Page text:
Starz’s adaptation of Outlander, with Caitriona Balfe as Claire and Sam Heughan as Jamie, premiered last week with a free online episode available here. Outlander is a legend in the romance world and here at AAR, where it’s placed in the top five romances in every annual poll except 2004 (it “crashed” to seventh). I’m a fan of the books but not a die-hard, so I’m not troubled by minor plot deviations or additions as long as they’re in the spirit of Gabaldon’s book. I’m looking for something that captures the detailed, warts-and-all Highland setting, Claire’s confidence and competence, Jamie’s honesty and enthusiasm, and their marvelous, inevitable attraction. On the basis of the first episode, I’m optimistic that this series is going to deliver. (more…)
Archive for the ‘Romance’ Category
We’ve all read them – those books where the sex just doesn’t make sense. Recently, I’ve stumbled across several that made me cringe. (more…)
Three weeks ago the weather turned, and I opened my closet to find some light summer skirts. No such luck – I’d put on weight, so the old ones didn’t fit, and the others were too heavy for humid 27 degree weather. So I went shopping. I chose a mall and went with an open mind and larger than usual budget – I’m in my thirties, I want fairly good quality that’s not going to break the bank, and I have a body shape that can be difficult to shop for, vertically challenged and horizontally inconsistent. So yeah, I wasn’t expecting to find $10 skirts.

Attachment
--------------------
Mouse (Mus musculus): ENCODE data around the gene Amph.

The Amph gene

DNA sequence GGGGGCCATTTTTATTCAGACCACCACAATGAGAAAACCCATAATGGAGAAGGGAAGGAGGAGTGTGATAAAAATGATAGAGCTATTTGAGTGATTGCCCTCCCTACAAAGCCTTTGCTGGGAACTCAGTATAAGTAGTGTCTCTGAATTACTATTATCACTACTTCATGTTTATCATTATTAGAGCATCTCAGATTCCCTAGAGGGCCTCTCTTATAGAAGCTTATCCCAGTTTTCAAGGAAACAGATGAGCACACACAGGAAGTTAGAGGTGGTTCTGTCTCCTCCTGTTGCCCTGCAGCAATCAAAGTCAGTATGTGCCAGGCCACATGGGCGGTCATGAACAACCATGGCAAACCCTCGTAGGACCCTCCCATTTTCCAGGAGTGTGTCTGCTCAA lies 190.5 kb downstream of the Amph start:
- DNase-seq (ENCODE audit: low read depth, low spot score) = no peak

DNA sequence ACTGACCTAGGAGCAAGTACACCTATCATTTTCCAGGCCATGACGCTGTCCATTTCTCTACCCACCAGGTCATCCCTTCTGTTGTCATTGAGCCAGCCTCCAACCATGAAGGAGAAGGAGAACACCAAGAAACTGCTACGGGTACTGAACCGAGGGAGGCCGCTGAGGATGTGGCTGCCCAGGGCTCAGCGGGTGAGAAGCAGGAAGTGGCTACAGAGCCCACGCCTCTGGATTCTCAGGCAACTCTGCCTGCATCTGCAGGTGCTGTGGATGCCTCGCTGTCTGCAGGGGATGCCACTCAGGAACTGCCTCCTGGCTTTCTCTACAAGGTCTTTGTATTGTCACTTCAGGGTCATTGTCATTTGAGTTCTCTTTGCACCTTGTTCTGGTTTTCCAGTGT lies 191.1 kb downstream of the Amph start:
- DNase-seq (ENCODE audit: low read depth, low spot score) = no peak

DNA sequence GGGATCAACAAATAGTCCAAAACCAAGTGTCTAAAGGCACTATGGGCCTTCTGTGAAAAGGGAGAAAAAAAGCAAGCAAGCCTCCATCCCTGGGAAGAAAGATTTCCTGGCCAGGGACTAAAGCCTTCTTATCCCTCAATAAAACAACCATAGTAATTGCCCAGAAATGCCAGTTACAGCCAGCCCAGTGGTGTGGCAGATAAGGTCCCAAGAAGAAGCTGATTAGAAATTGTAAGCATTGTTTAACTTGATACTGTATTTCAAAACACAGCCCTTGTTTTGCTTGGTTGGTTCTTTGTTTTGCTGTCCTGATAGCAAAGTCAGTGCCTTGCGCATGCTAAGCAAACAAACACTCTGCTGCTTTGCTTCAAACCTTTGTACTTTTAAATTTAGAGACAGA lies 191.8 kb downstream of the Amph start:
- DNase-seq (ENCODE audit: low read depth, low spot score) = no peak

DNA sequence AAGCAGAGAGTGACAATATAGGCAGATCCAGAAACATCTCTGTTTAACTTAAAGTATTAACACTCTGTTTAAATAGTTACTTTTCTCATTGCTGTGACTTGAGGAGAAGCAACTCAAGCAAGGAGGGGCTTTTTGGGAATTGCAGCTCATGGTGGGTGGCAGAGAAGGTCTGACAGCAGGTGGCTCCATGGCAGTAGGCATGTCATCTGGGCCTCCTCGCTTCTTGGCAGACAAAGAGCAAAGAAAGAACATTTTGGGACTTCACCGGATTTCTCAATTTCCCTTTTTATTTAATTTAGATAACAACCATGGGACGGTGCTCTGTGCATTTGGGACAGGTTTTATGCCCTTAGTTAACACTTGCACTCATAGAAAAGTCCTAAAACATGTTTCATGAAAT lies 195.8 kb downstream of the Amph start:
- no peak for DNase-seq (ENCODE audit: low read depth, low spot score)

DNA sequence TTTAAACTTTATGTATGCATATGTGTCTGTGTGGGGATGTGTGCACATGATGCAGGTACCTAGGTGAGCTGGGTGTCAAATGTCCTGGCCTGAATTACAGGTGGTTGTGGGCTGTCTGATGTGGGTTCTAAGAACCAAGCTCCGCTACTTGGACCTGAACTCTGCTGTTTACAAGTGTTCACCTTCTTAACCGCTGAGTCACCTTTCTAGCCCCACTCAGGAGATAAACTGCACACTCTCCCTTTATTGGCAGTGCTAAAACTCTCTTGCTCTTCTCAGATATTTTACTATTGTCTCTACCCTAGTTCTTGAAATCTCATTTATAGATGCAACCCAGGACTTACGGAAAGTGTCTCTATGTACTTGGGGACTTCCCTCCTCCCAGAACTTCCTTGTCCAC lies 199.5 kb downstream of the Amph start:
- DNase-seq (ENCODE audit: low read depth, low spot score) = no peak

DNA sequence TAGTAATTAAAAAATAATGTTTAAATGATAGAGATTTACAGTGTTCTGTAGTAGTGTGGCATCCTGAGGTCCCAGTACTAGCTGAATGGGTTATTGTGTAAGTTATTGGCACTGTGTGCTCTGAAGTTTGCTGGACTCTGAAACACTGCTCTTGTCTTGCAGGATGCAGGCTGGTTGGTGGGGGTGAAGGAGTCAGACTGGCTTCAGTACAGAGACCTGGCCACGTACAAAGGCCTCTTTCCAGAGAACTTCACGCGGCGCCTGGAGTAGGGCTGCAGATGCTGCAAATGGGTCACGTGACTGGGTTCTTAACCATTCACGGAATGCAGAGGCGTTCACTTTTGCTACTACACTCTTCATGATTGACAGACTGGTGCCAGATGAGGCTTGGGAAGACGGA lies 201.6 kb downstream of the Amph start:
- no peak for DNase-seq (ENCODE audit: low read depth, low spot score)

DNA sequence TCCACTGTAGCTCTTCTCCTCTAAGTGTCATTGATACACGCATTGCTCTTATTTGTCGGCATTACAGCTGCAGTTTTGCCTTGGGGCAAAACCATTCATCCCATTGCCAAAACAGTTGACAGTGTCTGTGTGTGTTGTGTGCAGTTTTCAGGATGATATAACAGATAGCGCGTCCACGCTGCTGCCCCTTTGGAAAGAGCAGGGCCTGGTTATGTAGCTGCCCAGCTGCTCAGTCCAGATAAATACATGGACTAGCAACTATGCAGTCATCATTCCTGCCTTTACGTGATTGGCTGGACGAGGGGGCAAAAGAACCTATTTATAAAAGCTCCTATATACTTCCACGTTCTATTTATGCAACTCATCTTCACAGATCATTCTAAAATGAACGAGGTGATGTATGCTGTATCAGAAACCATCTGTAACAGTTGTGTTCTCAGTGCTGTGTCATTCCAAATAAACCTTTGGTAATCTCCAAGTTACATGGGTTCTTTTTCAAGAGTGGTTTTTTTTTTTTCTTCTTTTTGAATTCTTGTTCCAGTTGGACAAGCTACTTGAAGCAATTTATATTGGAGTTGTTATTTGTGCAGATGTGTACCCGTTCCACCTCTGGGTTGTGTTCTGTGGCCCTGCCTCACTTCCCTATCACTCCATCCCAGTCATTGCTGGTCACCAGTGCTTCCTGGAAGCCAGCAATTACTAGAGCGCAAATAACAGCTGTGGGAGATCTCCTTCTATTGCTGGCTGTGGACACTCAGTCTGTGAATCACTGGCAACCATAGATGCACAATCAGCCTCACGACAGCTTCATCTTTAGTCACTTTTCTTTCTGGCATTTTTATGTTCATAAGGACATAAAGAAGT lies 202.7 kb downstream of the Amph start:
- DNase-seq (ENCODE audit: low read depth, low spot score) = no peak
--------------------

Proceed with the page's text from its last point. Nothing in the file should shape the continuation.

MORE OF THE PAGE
After three hours I was ready to do my head in. I’d run the gamut from Walmart to the Bay to Banana Republic, but I was a victim of Fashion, which this year seems to be either maxi dresses or skirts that just barely cover the vulva. And when skirts did fit me, in size and style, they were asking for something outrageous. $90 for a flipping polyester skirt, which I damn well know was made in an overcrowded Cambodian factory? No way. So I did what I should have done from the start: I went to a secondhand store and got 4 skirts of different styles for $30.
I went home feeling a curious mixture of fury and elation. $30 including tax, for a variety of work-casual skirts of different cuts and colours? Major back pat. But that I could literally not find anything suiting my age, body type, and budget in a mall of over 100 stores? Enraging. And I am hardly at an extreme. I live above the poverty line. I am able. I am not “plus size”. I am neither young nor old. All of that should, theoretically, allow me run of the mall. But in fact I was screwed because Fashion allows for all of that except the most important: choice. (more…)